There is also a new awareness of how much wealth is out there beyond the urban growth boundary (a little Oregon smart growth lingo there; visit www.smartgrowth.org to learn more about smart growth), which has been revealed by new studies of an old phenomenon: rural gentrification (RG), the label for the tendency of successful urbanites to acquire a bit more personal living space in more salubrious surroundings out beyond the apartments, the congestion and the various pollutions of the central city. Measured by the Census Bureau in terms of household passive income growth by county, new maps show that RG counties can be found all across the U.S.; they're part of the reason why RE advocates, looking for wealth to redistribute, are pursuing new (actually, quite old and near-forgotten) annexation powers for cities. At the end of the (commuter) line, it is, indeed, all about the money.
The third element of the trifecta, land use, has already become part of the regional equity campaign (see Portland, Ore., for the leading example) through the use of smart growth regulations to discourage BUB residency and encourage inside-the-urban-boundary growth by requiring higher land use densities and offering such supposed amenities as below-cost light rail commuting, TIF (tax increment financing) subsidy for new urban commercial and manufacturing enterprise, enhanced spending for such supposed attractions as pedestrian malls (think Church Street, Burlington, Vt., for an example), specialty shopping and even magnet schools, all aimed at raising inner-city attractiveness to prevent further middle-class flight and to encourage BUB resident return.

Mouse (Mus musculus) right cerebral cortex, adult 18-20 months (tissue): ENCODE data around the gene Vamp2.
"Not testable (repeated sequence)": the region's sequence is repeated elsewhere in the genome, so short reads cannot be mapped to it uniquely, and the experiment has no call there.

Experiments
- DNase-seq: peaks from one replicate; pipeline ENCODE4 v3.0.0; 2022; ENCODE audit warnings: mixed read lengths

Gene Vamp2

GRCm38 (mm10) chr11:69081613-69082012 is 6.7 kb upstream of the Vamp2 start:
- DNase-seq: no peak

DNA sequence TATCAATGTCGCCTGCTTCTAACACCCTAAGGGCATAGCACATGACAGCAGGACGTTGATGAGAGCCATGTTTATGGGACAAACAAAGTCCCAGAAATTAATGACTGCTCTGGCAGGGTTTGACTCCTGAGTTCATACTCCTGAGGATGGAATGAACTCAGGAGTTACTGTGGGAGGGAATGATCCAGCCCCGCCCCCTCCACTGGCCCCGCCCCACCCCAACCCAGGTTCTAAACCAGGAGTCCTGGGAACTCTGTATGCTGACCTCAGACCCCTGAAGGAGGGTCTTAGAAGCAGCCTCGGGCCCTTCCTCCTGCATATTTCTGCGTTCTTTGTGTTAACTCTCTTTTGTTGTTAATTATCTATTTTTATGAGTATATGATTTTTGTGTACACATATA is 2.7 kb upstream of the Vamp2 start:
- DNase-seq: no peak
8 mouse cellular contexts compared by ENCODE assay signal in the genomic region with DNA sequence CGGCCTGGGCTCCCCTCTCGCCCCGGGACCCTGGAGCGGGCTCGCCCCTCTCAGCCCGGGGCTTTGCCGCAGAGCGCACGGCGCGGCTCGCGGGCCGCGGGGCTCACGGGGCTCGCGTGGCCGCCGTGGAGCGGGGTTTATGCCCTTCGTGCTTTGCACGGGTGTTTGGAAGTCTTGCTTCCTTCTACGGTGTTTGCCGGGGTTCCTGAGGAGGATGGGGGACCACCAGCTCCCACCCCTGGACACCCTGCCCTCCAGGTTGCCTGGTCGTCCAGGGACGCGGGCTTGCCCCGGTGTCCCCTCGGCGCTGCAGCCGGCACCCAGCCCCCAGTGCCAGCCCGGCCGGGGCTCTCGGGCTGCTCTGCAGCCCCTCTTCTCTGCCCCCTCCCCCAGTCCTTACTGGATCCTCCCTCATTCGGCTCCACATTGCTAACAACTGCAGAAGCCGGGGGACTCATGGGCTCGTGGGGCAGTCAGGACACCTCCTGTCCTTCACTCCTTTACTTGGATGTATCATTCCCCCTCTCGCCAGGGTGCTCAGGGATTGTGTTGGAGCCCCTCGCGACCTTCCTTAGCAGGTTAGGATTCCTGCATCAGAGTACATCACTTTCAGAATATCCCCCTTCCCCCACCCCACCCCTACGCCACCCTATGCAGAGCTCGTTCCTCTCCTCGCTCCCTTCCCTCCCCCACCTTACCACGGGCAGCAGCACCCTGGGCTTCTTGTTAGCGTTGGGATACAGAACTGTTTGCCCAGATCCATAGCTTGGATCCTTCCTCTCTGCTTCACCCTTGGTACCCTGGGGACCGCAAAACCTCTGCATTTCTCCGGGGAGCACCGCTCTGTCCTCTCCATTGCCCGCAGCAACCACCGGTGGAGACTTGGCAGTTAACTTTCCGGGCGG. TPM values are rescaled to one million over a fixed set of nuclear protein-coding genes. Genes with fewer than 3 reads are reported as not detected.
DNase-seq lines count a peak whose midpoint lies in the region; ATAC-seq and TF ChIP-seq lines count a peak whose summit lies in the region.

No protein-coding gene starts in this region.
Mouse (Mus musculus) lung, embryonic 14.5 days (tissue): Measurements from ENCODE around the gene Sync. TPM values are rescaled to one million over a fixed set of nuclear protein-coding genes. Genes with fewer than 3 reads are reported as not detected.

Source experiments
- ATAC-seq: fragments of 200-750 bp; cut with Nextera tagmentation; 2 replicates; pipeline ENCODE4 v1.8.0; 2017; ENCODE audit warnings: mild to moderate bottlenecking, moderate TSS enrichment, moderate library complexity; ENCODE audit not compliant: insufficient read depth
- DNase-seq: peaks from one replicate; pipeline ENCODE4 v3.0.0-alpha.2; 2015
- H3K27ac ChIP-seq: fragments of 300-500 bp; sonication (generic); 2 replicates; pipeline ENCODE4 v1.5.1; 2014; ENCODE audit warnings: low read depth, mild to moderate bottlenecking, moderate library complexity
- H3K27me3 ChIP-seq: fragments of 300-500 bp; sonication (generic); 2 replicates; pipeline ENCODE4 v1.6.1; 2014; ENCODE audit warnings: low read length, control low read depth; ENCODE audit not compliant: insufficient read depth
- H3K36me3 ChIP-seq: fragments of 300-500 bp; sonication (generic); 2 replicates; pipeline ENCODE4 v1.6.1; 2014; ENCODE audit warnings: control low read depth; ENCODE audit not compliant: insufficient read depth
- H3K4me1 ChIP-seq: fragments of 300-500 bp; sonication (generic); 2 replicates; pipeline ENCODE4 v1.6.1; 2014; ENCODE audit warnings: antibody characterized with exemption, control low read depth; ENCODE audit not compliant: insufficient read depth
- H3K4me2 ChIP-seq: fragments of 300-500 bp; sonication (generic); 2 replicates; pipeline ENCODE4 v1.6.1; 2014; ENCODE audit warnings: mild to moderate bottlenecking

As the Portland example has shown, such growth-containment initiatives do raise inside-the-boundary property values and costs for housing and business, but don't raise city revenues, which explains why the search for more money is always a part of the regional equity campaign. Should RE succeed, the various impacts on BUB residents - for example, the several ag-oriented sectors that make up the Farming readership - will be substantial: not only the redirection of existing taxes into new, more center-city-oriented distribution patterns, but the imposition of new sets of fees and charges to make BUB residency more expensive and thereby less attractive, as author Stanley Kurtz describes in detail in his new book on the regional equity subject, aptly titled "Spreading the Wealth." And new rules for land use - not mentioned in the Kurtz book, but previously described in this space - are the several statewide planning and zoning controls adopted by Oregon to suppress BUB residency and to control BUB land use by creating minimum lot sizes (80 acres for farming and 20 acres for housing) for any site beyond the urban growth boundary (UGB).